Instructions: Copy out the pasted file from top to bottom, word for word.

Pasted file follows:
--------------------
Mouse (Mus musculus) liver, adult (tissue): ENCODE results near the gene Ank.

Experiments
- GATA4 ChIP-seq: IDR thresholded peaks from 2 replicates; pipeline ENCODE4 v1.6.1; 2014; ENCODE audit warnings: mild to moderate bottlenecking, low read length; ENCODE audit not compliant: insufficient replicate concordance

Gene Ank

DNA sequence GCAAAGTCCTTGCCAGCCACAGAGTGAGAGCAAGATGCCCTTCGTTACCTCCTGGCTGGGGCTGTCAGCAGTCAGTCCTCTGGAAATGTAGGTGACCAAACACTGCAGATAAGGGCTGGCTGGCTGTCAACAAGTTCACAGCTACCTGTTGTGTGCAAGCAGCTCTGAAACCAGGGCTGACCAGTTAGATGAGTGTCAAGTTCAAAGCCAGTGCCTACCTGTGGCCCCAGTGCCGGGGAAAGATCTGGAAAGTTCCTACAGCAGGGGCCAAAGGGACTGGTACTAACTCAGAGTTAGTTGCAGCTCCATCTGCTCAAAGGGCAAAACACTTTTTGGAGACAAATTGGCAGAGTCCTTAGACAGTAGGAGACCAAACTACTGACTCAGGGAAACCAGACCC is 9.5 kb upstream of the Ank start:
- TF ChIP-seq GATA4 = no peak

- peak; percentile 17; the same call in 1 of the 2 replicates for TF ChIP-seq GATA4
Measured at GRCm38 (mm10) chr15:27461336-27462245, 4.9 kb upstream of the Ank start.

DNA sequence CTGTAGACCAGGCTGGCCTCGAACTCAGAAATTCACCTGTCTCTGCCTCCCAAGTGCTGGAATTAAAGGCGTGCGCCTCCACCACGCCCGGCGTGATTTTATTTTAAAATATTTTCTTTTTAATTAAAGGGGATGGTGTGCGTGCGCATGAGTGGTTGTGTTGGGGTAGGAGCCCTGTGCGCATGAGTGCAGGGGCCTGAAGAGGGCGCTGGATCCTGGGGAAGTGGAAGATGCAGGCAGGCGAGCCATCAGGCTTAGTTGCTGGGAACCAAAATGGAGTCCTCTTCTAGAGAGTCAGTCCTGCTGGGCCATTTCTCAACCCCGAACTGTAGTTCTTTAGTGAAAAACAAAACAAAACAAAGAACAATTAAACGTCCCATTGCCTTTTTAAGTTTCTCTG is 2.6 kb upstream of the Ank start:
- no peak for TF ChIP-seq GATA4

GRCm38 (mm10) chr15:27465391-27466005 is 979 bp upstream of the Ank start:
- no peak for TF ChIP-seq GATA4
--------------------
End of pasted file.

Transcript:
Mouse (Mus musculus) liver, adult (tissue): ENCODE results near the gene Ank.

Experiments
- GATA4 ChIP-seq: IDR thresholded peaks from 2 replicates; pipeline ENCODE4 v1.6.1; 2014; ENCODE audit warnings: mild to moderate bottlenecking, low read length; ENCODE audit not compliant: insufficient replicate concordance

Gene Ank

DNA sequence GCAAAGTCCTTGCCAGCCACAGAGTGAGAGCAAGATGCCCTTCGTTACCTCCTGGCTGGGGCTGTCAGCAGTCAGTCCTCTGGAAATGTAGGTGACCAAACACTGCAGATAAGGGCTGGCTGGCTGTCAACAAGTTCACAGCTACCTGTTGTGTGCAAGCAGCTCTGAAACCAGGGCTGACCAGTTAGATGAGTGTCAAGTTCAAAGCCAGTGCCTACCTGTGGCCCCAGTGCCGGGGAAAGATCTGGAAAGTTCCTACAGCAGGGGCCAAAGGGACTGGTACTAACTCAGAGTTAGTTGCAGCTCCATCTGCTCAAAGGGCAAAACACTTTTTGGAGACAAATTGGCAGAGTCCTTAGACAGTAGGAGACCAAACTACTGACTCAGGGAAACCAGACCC is 9.5 kb upstream of the Ank start:
- TF ChIP-seq GATA4 = no peak

- peak; percentile 17; the same call in 1 of the 2 replicates for TF ChIP-seq GATA4
Measured at GRCm38 (mm10) chr15:27461336-27462245, 4.9 kb upstream of the Ank start.

DNA sequence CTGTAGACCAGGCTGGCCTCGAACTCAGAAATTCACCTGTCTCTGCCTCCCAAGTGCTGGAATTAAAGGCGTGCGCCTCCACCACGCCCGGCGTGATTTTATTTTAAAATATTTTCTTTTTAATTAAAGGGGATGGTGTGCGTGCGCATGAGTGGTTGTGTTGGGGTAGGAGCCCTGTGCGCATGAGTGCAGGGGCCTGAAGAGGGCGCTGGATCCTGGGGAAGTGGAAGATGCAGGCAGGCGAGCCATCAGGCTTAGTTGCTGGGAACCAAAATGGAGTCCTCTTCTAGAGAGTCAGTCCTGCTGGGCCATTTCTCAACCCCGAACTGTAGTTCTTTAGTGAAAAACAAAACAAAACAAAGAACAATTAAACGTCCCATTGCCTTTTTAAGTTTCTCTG is 2.6 kb upstream of the Ank start:
- no peak for TF ChIP-seq GATA4

GRCm38 (mm10) chr15:27465391-27466005 is 979 bp upstream of the Ank start:
- no peak for TF ChIP-seq GATA4